When it comes to landscape photography, one of my main goals, technically, is to get a super-sharp shot with everything in the scene in focus.
Emotionally, my goal is to try to put the viewer in the scene, saying to himself or herself, "I'd like to be there," or "I'd like to be photographing in that location."
I took the above shot (actually an in-camera HDR image) in Croton on Hudson, New York, where I lead two Rick's Backyard Photo Workshops a year. They are listed on my 2016 Workshops page. We are about one-hour north of New York City.
Basic Landscape Photography Tips
Most of my landscape photographs, as well as seascape and scenic photographs, show the entire scene in focus. For maximum depth-of-filed, choose a wide-angle lens (the wider the better), set a small aperture (the smaller the better) and focus 1/3 into the scene.
To create a sense of three dimensions in a two-dimensional image, use a foreground element or elements. Shadows can also add a sense of depth to an image, as can photographing a subject from an angle (as opposed to straight on).
If a close foreground element and aperture combination don’t allow you to get everything in the scene in focus, you can use a feature in Photoshop called “focus stacking,” which lets you combine pictures taken at different focus points in to a single image in which everything is in focus.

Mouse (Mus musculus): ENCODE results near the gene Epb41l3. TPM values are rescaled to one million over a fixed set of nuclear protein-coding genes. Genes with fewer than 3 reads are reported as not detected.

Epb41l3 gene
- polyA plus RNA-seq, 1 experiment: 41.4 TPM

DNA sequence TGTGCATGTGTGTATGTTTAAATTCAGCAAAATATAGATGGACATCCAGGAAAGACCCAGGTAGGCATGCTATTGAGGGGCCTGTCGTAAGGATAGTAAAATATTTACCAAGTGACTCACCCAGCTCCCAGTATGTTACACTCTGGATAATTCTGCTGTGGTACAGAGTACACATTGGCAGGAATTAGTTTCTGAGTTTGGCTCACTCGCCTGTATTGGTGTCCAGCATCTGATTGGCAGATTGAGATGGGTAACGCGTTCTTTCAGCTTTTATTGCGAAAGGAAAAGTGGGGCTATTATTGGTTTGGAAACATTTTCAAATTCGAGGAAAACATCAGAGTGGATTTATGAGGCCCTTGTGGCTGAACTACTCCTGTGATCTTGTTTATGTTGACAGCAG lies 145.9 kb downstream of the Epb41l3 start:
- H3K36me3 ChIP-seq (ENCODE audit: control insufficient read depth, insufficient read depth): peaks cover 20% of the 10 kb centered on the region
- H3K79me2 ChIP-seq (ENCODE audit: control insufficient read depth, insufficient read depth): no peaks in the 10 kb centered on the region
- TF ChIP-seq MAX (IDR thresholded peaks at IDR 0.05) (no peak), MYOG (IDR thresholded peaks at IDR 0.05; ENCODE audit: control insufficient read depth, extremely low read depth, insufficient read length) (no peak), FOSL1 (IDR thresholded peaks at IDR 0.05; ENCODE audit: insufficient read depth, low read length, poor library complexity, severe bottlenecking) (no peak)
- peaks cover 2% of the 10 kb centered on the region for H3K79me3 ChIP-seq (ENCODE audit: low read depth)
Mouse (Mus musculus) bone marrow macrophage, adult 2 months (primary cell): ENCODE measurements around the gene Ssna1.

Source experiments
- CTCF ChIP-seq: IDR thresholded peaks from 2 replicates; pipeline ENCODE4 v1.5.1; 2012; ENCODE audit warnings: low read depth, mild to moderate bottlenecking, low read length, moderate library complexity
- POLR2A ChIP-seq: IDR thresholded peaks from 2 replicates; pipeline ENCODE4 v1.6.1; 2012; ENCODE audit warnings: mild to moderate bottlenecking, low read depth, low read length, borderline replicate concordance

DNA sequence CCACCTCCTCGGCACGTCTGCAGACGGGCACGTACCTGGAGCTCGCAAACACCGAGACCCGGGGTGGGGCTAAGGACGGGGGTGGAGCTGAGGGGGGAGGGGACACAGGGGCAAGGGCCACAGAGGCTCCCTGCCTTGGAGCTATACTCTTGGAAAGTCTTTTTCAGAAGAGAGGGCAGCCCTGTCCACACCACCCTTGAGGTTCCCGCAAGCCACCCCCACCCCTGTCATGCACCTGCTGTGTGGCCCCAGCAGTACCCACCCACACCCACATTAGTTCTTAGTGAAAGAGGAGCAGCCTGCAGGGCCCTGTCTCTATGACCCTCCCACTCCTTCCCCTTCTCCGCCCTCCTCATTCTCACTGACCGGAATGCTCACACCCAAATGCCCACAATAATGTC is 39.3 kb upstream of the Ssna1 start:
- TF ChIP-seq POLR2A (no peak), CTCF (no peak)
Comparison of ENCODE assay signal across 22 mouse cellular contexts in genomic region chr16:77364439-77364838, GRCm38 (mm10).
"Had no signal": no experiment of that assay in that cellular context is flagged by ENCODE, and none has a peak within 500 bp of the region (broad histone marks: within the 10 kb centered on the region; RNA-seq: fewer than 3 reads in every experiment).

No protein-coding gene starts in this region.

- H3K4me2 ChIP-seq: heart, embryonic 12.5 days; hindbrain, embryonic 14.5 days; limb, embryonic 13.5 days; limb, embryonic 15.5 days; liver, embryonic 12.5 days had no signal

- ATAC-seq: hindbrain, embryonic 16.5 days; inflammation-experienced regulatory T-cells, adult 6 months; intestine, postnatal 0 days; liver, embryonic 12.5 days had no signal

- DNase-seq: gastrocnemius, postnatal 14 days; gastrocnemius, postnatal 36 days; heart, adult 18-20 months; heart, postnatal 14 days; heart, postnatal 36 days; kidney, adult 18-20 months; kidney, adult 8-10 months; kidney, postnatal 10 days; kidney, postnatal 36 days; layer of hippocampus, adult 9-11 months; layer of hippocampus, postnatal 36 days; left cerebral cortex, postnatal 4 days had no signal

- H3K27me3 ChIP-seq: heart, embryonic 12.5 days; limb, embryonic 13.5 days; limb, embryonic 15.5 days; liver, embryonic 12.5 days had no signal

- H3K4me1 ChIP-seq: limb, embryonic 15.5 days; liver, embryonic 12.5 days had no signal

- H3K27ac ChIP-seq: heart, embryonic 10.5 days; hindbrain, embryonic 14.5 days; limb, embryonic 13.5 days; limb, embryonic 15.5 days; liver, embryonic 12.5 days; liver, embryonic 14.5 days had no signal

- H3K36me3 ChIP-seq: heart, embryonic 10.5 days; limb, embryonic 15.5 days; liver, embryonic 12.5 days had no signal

When it comes to composition, placing the horizon line in the center of the frame is usually a no-no. With reflections, however, that can work quite effectively. But generally speaking, if the foreground is interesting, place the horizon line near the top of the frame, and vice versa.
Important filters for landscape photograph include a polarizing filter and a ND (neutral density filter). A polarizing filter can reduce reflections on water and foliage. It can also make a blue sky look darker and white clouds look brighter
A good tripod and a good ball-head are important for steady shots in landscape and seascape photography. I recommend Really Right Stuff tripods to all my photo workshop students.
Super serious photographers who want the sharpest possible image (least amount of camera shake) always mount their camera on a study tripod, use the mirror lock-up feature on the camera, and release the shutter with a cable release, self-timer or app – even in bright light.
I hope to see you in Croton on Hudson someday! It's a great place to photograph, and to learn about photography.
Canon Explorer of Light since 2003
For more tips on getting super-sharp shots, check out my latest book, Creative Visualization for Photographers.